Ask Amanda: Dom-d-dom-dom-DOMS

A lot of my clients like to work out with me twice per week with a day in between – Monday/Wednesday, for example, or Tuesday/Thursday.  And almost invariably, that second session gets one of two responses:

  1. cancellation.
  2. complaints about soreness (“…but it wasn’t this bad yesterday!”)

This condition, friends, is called Delayed Onset Muscle Soreness (DOMS), and it’s a super common thing.  DOMS kicks in 24-72 (most commonly: 48) hours after the exercise or activity that causes it, and comes from the microtears in muscle tissue that occur with intense (read: challenging) training.  The more pronounced the eccentric contraction that caused the tear, the more intense the feeling of soreness will be two days later.  Behold:

eccentric.jpg

Movements like the biceps curl, above, tend to produce more prominent DOMS because the eccentric (“down”) phase is so stressful for the muscle being worked.  The same is true for squats, deadlifts, and push-ups, which is why these movements tend to produce DOMS at a higher rate.

sore.jpg

Whether or not you develop DOMS is not a sign of how “good” or “hard” your workout is, however – typically it is a function of doing something new or different to your body rather than something more difficult.  For example, one of my worst cases of DOMS in recent memory was after hitting the driving range with my Dad for the first time – I wasn’t used to gripping a golf club, so I was hyper-focusing, and all that grip meant my forearms felt like I’d been bouldering the Grand Canyon for a few hours – and lasted a few days.

Soreness is not a bad thing, nor a good thing – in my professional opinion, it’s just a fact of environment, kind of like how you get sweaty when it’s hot outside or shiver when it’s cold.  You get sore when you challenge your body to perform new, heavier, unfamiliar, or explosive movements.  You experience soreness when you are growing your muscles (i.e. hypertrophy), and you get it when you’re training for endurance events, and you may even get it from something seemingly innocuous – like jumping on a trampoline, or carrying luggage up a staircase.

The big divide I see with my clients that do experience DOMS is what they do about it – meaning, do they cancel the next session?  Push through?  Figure out a way to avoid it next time?  If you are someone who suffers from that “hit by a truck” feeling after each and every workout, here are some (non-foolproof, but worthy) strategies to try:

  • Tart cherry juice.  Yep, just sippin’ on this sour swill has been linked to decreased post-workout inflammation.
  • Ice and cold.  Whether it’s a refreshing shower, a bag of ice on overworked areas, or if you’re a real boss, a stroll through the cryo chamber, getting your bod chilled out in a hurry can stop the development of DOMS by slowing down inflammatory processes.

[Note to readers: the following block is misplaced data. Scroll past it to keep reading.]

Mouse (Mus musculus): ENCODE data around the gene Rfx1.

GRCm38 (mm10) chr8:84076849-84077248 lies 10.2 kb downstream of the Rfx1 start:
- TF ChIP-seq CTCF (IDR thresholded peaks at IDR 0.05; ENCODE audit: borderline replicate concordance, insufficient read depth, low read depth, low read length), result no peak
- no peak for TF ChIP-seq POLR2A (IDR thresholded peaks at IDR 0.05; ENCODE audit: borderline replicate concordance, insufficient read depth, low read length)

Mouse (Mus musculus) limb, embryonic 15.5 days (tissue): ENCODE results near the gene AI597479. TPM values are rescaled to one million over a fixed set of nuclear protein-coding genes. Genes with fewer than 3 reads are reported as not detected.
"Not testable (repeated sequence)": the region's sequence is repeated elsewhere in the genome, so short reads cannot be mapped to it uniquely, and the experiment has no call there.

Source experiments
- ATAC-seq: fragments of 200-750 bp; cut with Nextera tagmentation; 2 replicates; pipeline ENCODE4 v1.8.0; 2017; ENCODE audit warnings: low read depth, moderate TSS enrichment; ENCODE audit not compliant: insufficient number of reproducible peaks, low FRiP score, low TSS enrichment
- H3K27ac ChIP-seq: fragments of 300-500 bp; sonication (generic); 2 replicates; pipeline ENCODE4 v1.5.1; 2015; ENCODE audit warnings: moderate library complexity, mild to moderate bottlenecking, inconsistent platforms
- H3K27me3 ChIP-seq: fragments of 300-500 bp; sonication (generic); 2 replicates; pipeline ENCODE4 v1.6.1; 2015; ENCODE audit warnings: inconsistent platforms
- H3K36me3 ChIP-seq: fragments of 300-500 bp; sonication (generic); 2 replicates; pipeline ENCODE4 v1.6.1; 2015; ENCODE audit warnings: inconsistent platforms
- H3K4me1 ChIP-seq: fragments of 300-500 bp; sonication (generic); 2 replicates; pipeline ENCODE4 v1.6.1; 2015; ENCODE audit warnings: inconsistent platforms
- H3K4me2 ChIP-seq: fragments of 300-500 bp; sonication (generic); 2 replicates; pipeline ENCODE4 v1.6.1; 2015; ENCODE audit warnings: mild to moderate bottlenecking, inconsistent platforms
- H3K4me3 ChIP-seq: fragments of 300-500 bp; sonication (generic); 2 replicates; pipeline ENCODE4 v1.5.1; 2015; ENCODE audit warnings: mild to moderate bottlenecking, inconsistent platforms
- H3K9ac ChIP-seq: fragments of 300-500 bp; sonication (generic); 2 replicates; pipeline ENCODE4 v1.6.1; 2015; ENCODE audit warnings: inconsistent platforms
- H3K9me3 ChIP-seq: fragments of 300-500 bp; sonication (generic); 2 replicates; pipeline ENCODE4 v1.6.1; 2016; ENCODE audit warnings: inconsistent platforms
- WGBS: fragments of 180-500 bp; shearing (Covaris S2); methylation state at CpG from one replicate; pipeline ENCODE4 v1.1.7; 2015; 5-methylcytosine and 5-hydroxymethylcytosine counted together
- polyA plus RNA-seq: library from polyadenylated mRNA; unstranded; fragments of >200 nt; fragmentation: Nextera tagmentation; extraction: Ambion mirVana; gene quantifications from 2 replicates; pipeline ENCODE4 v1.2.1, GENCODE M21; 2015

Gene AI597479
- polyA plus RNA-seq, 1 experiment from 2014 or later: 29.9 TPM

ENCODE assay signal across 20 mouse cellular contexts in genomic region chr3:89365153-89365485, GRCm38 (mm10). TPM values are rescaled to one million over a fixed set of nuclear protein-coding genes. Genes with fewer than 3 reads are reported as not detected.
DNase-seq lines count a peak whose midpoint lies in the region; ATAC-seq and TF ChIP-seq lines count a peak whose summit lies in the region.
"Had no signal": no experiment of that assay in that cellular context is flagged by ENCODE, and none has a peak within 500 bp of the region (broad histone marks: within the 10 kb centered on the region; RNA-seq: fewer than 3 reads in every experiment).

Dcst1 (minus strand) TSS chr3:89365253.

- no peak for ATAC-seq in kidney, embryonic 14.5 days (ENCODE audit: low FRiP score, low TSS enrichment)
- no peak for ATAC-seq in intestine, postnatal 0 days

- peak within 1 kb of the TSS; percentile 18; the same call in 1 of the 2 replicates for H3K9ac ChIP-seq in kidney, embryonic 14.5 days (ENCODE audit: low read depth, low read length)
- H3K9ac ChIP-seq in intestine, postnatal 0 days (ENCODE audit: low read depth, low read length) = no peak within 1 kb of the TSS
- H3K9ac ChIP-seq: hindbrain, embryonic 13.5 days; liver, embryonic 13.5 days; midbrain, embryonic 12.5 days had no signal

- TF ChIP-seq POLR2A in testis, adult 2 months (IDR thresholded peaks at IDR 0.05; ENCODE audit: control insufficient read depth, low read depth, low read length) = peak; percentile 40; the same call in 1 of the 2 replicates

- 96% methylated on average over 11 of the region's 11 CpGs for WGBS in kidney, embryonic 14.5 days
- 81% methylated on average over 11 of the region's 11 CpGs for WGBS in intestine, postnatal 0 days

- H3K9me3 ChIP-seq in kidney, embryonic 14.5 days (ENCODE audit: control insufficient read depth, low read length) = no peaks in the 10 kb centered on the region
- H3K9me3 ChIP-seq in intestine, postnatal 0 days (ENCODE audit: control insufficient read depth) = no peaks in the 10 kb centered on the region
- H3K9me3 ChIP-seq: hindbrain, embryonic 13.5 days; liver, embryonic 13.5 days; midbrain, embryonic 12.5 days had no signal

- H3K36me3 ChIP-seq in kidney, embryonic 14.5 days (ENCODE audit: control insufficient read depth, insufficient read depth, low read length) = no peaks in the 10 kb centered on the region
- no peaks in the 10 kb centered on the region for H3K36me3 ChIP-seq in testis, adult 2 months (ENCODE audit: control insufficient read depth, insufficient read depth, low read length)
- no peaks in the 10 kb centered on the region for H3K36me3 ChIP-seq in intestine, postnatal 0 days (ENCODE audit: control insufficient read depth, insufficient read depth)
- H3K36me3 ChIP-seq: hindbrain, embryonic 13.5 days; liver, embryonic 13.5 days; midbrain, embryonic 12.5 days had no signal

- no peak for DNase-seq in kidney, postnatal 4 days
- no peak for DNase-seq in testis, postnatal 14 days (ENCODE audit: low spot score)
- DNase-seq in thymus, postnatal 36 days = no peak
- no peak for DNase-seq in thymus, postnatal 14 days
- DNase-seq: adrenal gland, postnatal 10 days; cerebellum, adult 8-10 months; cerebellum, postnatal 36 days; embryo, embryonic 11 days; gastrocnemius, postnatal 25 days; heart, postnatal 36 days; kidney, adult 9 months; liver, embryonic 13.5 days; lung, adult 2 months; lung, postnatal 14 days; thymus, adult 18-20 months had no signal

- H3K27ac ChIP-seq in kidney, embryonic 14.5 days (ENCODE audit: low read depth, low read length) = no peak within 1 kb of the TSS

• Sports massage.  Forget the image of lying comfortably in a lavender-scented zen spa – sports massage is brutal, painful, and not for the faint of heart – but it’s one of the “luxuries” that keep professional athletes mobile, so you know it works.  If you are a continuous DOMS sufferer, I suggest trying to get a session once every week.
  • Compress yourself.  I’ve seen shin splints and calf cramps all but disappear from clients who just start wearing compression socks or sleeves – and similar reports from those who wear recovery compression leggings or tops.  It’s a small change that can prevent a large dose of soreness – worth the somewhat ample investment.
  • Not being a wuss.  Yep, tough love – there is a major difference between being sore and being injured, and if you’re honest with yourself, you know when you’re just trying to get out of a workout.  Active recovery (walking, swimming, yoga) is actually a better strategy than lying in your bed complaining, and it’ll get you more results, too.

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One final point – though I’ve sort of made it above, but it bears repeating – soreness is not a good or bad thing, inherently.  It doesn’t mean your workout was successful or unsuccessful; it doesn’t mean you’re out of shape or in shape; it doesn’t signify much except that you used your body in a way (or to a level) it hasn’t been used before, and it’s giving you a signal that it noticed.  So buck up, stretch out, slap on an ice pack, and keep moving – if you let the DOMS get you down, you’ll never be able to move forward in your fitness gains.

What’s your best remedy for soreness – DOMS, immediate, or otherwise?

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2 thoughts on “Ask Amanda: Dom-d-dom-dom-DOMS

  1. I pretty much ignore it. No pain, no gain. But I don’t confuse soreness with pain. Pain means something’s wrong. Soreness means your muscles are telling you they’re really tired and want to rest.

    IF soreness is really intense, like after the times I skied Vasaloppet races for 2-3 hours, a dip into a whirlpool or hot tub works well for me.

    Chris

    Like

  2. Pingback: Ask Amanda: Stretching, The Truth | thisfitblonde

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